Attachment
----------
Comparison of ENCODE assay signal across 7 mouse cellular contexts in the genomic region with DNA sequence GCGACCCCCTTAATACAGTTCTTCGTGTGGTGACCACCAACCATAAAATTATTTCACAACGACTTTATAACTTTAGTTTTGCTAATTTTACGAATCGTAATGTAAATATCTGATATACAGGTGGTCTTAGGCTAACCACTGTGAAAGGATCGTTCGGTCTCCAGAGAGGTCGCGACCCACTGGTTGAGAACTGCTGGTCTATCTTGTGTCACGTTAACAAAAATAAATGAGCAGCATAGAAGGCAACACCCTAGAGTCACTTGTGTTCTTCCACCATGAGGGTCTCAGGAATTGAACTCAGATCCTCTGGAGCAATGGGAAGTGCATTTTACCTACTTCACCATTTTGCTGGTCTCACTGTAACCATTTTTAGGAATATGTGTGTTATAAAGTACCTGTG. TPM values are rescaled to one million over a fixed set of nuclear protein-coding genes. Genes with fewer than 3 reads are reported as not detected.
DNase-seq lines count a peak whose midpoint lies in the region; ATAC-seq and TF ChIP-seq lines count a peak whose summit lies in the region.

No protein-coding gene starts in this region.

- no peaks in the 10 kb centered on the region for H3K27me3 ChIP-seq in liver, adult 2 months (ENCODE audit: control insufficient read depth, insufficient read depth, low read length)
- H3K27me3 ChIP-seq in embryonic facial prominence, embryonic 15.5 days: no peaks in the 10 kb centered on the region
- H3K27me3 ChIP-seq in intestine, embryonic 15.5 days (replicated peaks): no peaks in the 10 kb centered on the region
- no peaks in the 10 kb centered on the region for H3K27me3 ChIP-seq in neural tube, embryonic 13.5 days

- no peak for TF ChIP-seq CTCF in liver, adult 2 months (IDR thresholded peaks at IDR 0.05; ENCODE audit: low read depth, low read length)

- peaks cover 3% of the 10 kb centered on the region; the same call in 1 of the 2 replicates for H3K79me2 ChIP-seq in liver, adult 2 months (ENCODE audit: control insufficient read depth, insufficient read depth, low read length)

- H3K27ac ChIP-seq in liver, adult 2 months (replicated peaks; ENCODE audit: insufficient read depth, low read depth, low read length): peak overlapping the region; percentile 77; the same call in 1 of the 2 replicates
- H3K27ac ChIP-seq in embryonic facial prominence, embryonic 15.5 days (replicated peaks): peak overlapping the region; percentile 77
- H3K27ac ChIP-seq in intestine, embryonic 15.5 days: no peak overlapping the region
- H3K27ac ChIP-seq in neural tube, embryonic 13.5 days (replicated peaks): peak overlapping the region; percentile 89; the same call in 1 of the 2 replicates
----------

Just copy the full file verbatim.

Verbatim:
Comparison of ENCODE assay signal across 7 mouse cellular contexts in the genomic region with DNA sequence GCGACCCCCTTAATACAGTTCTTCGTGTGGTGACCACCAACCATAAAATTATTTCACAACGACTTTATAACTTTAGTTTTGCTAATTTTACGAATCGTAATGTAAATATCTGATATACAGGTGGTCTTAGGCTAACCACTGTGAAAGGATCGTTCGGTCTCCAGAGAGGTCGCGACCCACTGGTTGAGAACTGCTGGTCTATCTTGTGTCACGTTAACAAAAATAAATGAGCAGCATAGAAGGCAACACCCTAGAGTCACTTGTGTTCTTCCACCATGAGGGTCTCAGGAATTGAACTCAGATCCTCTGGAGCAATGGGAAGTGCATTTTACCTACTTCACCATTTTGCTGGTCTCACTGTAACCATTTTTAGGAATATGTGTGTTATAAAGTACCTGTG. TPM values are rescaled to one million over a fixed set of nuclear protein-coding genes. Genes with fewer than 3 reads are reported as not detected.
DNase-seq lines count a peak whose midpoint lies in the region; ATAC-seq and TF ChIP-seq lines count a peak whose summit lies in the region.

No protein-coding gene starts in this region.

- no peaks in the 10 kb centered on the region for H3K27me3 ChIP-seq in liver, adult 2 months (ENCODE audit: control insufficient read depth, insufficient read depth, low read length)
- H3K27me3 ChIP-seq in embryonic facial prominence, embryonic 15.5 days: no peaks in the 10 kb centered on the region
- H3K27me3 ChIP-seq in intestine, embryonic 15.5 days (replicated peaks): no peaks in the 10 kb centered on the region
- no peaks in the 10 kb centered on the region for H3K27me3 ChIP-seq in neural tube, embryonic 13.5 days

- no peak for TF ChIP-seq CTCF in liver, adult 2 months (IDR thresholded peaks at IDR 0.05; ENCODE audit: low read depth, low read length)

- peaks cover 3% of the 10 kb centered on the region; the same call in 1 of the 2 replicates for H3K79me2 ChIP-seq in liver, adult 2 months (ENCODE audit: control insufficient read depth, insufficient read depth, low read length)

- H3K27ac ChIP-seq in liver, adult 2 months (replicated peaks; ENCODE audit: insufficient read depth, low read depth, low read length): peak overlapping the region; percentile 77; the same call in 1 of the 2 replicates
- H3K27ac ChIP-seq in embryonic facial prominence, embryonic 15.5 days (replicated peaks): peak overlapping the region; percentile 77
- H3K27ac ChIP-seq in intestine, embryonic 15.5 days: no peak overlapping the region
- H3K27ac ChIP-seq in neural tube, embryonic 13.5 days (replicated peaks): peak overlapping the region; percentile 89; the same call in 1 of the 2 replicates